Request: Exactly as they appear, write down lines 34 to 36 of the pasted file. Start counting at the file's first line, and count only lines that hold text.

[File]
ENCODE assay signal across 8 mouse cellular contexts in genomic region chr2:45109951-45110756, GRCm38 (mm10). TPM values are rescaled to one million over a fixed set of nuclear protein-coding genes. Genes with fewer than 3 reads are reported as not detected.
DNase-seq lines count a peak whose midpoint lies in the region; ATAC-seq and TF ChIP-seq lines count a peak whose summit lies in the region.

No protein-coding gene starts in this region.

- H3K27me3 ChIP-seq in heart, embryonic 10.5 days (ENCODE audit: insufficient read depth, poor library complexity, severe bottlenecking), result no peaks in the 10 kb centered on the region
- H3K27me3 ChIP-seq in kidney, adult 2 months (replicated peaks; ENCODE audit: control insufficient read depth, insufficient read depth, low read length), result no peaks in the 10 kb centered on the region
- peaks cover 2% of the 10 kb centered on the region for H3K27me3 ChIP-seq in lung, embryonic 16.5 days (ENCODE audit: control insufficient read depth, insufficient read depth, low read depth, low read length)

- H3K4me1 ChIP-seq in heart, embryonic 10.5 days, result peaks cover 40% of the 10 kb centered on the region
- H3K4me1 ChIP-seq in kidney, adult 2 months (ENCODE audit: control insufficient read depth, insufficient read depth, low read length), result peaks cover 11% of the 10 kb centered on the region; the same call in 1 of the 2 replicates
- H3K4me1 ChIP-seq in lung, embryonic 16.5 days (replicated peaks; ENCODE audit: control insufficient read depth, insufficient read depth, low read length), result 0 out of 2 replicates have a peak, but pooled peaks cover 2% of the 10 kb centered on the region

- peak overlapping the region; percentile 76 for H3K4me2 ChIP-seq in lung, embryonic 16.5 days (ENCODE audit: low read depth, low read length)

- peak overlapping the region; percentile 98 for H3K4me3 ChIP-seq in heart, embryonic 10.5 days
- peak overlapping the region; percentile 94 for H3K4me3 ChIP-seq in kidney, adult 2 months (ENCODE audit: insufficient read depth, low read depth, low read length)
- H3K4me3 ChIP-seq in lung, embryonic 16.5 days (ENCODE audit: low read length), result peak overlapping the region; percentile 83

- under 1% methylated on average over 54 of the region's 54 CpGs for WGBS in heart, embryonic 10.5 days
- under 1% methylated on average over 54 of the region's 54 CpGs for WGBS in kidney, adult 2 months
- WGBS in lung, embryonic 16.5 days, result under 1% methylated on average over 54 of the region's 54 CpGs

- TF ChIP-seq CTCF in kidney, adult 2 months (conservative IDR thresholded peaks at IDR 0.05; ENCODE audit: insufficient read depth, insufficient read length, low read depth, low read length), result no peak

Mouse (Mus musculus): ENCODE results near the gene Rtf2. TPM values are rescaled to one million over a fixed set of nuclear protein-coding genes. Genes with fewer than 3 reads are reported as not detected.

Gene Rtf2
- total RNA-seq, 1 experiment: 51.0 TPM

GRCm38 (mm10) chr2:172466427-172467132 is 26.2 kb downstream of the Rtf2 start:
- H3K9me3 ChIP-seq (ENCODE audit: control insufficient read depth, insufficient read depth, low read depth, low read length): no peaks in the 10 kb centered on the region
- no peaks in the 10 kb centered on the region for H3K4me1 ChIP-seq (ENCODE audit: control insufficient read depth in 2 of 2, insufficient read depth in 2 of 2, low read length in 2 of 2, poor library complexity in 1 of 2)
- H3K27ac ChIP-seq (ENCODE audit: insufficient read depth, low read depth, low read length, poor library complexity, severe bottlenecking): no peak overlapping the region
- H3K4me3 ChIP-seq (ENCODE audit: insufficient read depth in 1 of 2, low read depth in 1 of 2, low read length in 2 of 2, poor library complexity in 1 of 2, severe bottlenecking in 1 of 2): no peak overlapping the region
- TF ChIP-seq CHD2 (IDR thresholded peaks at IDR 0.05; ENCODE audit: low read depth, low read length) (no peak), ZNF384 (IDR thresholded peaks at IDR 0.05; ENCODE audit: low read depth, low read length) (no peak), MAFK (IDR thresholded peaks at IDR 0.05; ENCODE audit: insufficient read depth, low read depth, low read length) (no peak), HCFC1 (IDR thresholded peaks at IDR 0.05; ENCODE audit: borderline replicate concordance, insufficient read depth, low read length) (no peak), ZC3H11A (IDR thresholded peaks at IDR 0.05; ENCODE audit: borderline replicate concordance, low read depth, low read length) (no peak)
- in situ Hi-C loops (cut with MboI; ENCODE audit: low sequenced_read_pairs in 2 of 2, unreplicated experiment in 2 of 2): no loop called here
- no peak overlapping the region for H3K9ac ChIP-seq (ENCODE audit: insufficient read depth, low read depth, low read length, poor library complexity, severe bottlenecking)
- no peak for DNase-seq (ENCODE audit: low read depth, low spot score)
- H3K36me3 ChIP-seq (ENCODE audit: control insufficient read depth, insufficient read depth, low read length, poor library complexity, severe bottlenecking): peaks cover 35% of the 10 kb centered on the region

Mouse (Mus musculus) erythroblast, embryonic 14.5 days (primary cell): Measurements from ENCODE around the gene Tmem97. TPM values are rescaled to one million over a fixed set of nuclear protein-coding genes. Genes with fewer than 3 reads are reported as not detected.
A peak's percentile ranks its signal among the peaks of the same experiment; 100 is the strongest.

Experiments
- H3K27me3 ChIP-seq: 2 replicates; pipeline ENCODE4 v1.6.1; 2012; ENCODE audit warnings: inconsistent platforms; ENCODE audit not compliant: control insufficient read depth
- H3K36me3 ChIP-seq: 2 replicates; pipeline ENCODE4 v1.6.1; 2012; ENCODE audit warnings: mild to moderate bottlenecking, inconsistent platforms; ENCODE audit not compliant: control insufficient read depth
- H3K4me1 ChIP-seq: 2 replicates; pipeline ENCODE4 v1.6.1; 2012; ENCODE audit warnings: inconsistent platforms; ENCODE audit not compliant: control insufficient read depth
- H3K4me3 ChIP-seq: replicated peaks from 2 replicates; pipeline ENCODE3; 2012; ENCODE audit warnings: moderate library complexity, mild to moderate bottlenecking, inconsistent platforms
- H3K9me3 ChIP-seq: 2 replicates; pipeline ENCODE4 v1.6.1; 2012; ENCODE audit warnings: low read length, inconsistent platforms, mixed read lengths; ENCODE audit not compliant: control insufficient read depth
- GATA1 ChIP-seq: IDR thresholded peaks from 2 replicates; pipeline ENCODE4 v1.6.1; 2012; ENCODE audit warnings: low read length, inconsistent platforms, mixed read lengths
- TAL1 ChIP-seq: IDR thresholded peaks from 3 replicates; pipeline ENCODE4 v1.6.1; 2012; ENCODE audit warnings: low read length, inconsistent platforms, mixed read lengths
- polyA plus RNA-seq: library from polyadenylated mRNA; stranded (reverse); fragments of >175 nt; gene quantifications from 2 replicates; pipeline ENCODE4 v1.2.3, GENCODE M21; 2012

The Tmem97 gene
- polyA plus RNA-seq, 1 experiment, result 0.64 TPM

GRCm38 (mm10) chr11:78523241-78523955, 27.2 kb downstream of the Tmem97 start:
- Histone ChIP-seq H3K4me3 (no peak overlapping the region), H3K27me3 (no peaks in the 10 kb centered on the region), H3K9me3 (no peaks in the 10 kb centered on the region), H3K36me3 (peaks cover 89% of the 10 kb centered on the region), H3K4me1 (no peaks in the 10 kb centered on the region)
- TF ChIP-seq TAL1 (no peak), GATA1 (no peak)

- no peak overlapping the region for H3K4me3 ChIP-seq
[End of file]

- H3K27me3 ChIP-seq: 2 replicates; pipeline ENCODE4 v1.6.1; 2012; ENCODE audit warnings: inconsistent platforms; ENCODE audit not compliant: control insufficient read depth
- H3K36me3 ChIP-seq: 2 replicates; pipeline ENCODE4 v1.6.1; 2012; ENCODE audit warnings: mild to moderate bottlenecking, inconsistent platforms; ENCODE audit not compliant: control insufficient read depth
- H3K4me1 ChIP-seq: 2 replicates; pipeline ENCODE4 v1.6.1; 2012; ENCODE audit warnings: inconsistent platforms; ENCODE audit not compliant: control insufficient read depth